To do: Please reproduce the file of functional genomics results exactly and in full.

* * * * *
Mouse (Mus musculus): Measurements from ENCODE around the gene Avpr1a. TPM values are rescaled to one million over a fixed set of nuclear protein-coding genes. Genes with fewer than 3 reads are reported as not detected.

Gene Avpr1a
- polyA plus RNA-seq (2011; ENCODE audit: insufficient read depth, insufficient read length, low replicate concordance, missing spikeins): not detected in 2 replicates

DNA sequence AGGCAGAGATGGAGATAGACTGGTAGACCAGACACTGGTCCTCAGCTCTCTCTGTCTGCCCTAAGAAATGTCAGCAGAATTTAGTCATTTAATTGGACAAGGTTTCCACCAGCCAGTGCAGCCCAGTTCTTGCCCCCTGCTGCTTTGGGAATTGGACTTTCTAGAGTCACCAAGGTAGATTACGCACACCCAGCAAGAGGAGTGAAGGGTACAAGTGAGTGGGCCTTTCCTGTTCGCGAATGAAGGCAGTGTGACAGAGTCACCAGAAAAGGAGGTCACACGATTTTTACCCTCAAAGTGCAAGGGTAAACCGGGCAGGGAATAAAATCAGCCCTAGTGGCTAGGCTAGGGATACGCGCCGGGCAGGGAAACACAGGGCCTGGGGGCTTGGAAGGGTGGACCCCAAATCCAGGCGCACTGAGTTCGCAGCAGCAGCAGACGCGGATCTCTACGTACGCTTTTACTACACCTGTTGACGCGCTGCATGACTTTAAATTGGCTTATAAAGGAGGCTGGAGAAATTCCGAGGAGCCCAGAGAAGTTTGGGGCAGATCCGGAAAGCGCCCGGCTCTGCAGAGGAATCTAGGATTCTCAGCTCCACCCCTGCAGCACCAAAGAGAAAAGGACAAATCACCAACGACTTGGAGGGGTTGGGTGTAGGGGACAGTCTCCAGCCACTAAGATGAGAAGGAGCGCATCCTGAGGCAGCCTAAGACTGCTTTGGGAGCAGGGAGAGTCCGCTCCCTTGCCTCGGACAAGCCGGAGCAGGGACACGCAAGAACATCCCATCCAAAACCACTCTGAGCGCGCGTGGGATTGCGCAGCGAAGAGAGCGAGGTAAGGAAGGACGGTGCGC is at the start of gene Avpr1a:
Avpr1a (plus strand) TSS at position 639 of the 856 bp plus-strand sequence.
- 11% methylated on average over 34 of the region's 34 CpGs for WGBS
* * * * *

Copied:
Mouse (Mus musculus): Measurements from ENCODE around the gene Avpr1a. TPM values are rescaled to one million over a fixed set of nuclear protein-coding genes. Genes with fewer than 3 reads are reported as not detected.

Gene Avpr1a
- polyA plus RNA-seq (2011; ENCODE audit: insufficient read depth, insufficient read length, low replicate concordance, missing spikeins): not detected in 2 replicates

DNA sequence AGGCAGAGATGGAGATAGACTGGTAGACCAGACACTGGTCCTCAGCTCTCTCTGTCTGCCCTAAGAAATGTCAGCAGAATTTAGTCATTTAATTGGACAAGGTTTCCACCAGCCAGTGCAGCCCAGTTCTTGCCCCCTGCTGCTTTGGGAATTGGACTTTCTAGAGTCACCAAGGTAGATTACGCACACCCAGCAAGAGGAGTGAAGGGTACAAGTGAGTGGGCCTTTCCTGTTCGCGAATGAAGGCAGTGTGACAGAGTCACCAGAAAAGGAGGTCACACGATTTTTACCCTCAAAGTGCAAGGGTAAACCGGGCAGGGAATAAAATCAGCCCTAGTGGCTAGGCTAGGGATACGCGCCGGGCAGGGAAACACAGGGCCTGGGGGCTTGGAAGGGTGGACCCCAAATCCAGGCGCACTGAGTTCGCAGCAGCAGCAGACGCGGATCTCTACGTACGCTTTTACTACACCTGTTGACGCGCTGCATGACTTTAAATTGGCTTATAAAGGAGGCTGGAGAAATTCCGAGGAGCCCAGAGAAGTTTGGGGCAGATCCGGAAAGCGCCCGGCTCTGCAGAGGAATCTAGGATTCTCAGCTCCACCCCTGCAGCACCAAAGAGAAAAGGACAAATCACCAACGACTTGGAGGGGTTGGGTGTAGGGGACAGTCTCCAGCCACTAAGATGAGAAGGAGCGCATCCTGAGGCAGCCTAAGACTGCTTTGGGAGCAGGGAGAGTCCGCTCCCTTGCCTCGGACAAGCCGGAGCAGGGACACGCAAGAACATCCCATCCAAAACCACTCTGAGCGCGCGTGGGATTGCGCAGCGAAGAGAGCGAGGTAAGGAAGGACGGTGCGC is at the start of gene Avpr1a:
Avpr1a (plus strand) TSS at position 639 of the 856 bp plus-strand sequence.
- 11% methylated on average over 34 of the region's 34 CpGs for WGBS